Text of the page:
A little late to the party for Joanne Hawkers meet the maker... That's a story for another time... The first prompt is story and this is a LONG one, so I have decided to give a potted history on my blog, but in parts so that you don’t completely give up on reading it. The first part of my story is from 1987 (the year I was born) through to the year I graduated 2009.

II always thought it was normal to NEED to make things, to have ideas in your head that you just had to follow through on! I now know not only know that isn't true, but have learnt that it is something to be embraced (that's the short version)...

I remember stitching in to anything if could find as a kid... Including paper, undoing and redoing stitching that I had been taught at school, if I could draw on it, stitch on it, make something from it, I would so… 

When it came to picking GCSE options Textiles and Art were no brainers to me, but not what my academically focused school wanted me to do... I persevered and went on to do an A-Level in Textiles (I was told categorically not to pursue 2 creative subjects and I tend to do as I am told), so I went from A-Levels to a foundation in Art and Design for a year and really enjoyed so many parts of this 'experimental' year, I had aspirations of being a fashion designer when I started... But by the time I finished I was SO bored of the restrictions that this entailed... Luckily I had an amazing Textiles tutor who could see this coming a mile off and had insisted that I apply to Buckinghamshire Chilterns for Surface Design. Being the independent 17 year old I was, I thought it was too close to home and wasn't fashion... So why would I... But as I said before, I do as I am told so… Fast forward three months to interviews and I was offered both a place on a fashion course and one at Bucks for Surface Design... I took the place for Surface Design and it opened up a whole world of experimentation and exploration in to using Textiles as an art form.

My course was all about experimenting with all things Textiles, we had three 'tracks' to choose from in our first year, knit, print and surface. We all shared a studio and we all at some point got to have a go with all the different techniques from each discipline. We also had additional classes in everything from crochet to embroidery, heat press to machine knit. It was a great basis for exploration and really instilled in me that if you have an idea you just have to find the right medium to execute it, not the other way round.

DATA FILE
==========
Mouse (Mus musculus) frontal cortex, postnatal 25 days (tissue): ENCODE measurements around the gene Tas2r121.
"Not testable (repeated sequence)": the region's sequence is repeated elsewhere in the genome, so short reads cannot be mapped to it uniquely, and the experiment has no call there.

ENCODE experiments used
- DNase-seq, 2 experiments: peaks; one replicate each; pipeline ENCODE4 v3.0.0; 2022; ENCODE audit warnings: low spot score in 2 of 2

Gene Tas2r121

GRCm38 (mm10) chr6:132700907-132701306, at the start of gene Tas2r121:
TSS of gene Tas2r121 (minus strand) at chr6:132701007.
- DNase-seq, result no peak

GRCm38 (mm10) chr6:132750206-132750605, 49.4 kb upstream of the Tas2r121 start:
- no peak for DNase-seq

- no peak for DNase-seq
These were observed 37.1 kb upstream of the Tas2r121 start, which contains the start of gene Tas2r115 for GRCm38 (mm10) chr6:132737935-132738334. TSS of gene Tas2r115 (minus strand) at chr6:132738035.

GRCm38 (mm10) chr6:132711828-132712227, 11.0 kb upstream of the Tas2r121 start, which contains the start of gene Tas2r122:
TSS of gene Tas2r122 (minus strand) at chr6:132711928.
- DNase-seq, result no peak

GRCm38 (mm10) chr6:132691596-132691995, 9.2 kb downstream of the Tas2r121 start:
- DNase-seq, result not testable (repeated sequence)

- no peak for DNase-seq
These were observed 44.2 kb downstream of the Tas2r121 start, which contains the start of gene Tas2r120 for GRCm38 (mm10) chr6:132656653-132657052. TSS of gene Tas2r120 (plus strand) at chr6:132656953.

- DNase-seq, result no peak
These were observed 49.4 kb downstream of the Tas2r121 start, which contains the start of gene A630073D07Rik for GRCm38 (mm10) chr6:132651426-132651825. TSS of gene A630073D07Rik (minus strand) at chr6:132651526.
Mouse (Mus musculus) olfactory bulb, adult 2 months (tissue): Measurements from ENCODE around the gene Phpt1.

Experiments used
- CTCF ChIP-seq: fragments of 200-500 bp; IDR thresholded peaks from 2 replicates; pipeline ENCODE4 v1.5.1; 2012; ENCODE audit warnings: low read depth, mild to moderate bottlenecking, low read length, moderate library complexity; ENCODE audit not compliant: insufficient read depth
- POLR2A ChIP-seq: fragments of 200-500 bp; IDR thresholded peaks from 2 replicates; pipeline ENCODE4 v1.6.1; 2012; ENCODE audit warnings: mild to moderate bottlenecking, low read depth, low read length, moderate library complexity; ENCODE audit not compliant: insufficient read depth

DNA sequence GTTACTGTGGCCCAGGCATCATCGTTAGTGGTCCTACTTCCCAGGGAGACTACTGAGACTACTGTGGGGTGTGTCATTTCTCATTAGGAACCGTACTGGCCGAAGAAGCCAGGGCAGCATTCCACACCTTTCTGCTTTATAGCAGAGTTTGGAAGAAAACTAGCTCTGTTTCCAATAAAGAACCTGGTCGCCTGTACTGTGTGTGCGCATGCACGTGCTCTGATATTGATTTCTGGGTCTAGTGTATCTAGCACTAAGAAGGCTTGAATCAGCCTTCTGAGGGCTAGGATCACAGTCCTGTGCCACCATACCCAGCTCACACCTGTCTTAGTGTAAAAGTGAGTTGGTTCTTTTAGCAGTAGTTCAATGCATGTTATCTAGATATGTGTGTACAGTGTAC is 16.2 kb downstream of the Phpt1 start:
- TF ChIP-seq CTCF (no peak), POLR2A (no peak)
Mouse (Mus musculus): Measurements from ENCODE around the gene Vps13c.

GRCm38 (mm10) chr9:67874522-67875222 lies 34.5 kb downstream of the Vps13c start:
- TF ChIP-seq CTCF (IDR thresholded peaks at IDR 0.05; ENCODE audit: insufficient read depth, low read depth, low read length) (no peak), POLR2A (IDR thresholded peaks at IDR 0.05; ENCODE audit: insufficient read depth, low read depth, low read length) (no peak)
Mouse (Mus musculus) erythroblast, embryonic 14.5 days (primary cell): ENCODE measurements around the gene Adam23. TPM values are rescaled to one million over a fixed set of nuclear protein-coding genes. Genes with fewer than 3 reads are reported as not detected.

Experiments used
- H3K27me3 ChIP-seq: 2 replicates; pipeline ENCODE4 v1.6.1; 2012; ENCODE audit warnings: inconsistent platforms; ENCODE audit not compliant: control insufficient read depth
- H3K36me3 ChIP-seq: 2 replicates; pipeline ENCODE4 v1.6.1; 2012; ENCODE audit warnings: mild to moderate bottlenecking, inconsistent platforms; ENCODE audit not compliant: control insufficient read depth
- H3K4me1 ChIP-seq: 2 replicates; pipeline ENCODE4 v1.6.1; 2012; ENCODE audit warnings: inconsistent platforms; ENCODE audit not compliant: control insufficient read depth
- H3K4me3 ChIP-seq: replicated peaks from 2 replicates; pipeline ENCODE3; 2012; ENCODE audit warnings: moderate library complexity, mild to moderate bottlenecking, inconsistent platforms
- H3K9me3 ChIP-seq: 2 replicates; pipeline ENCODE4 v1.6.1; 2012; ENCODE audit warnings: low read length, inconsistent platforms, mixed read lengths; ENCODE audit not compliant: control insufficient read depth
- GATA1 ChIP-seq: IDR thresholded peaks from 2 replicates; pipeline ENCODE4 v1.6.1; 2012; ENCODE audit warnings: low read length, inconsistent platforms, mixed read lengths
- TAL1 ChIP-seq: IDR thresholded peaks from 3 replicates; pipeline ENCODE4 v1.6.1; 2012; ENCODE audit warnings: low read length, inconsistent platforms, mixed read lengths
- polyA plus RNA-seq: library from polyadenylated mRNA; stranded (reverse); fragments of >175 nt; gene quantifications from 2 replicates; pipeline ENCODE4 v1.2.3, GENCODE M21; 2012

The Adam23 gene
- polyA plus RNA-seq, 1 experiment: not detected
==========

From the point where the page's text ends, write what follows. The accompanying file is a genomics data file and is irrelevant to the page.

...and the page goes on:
We also had the amazing opportunity to exhibit with the uni at Surtex NYC, a wonderful experience which I came full circle to repeat a mere 10 years later (more on that in Part 3).

Surtex 2008 (this isn’t me btw, the two sheep on the wall are mine though).

Surtex 2008 (this isn’t me btw, the two sheep on the wall are mine though).

By the time we graduated I was pretty adamant that I didn't want to go in to the commercial world and undo all of the creative exploration that I had worked through as a part of my degree. I always knew that I didn't go in to Textiles Art for the money, so why would I water down my ideas in a ‘dog eat dog’ industry just to have a ‘career’ in something that I wanted to continue to explore, not because of its commercial potential, but because I NEED to make things and I wanted to see where it took me. It was a bold move and pretty arrogant now I look back on it... But I am still grateful for my choices.

Well that is the end of part on, next time for MY STORY PART 2

  • The ultimate research trip

  • Finding a place in the working world

and more. Thanks for reading all the way to the end. Keep an eye on the blog and social media for more #MarchMeetTheMaker fun.

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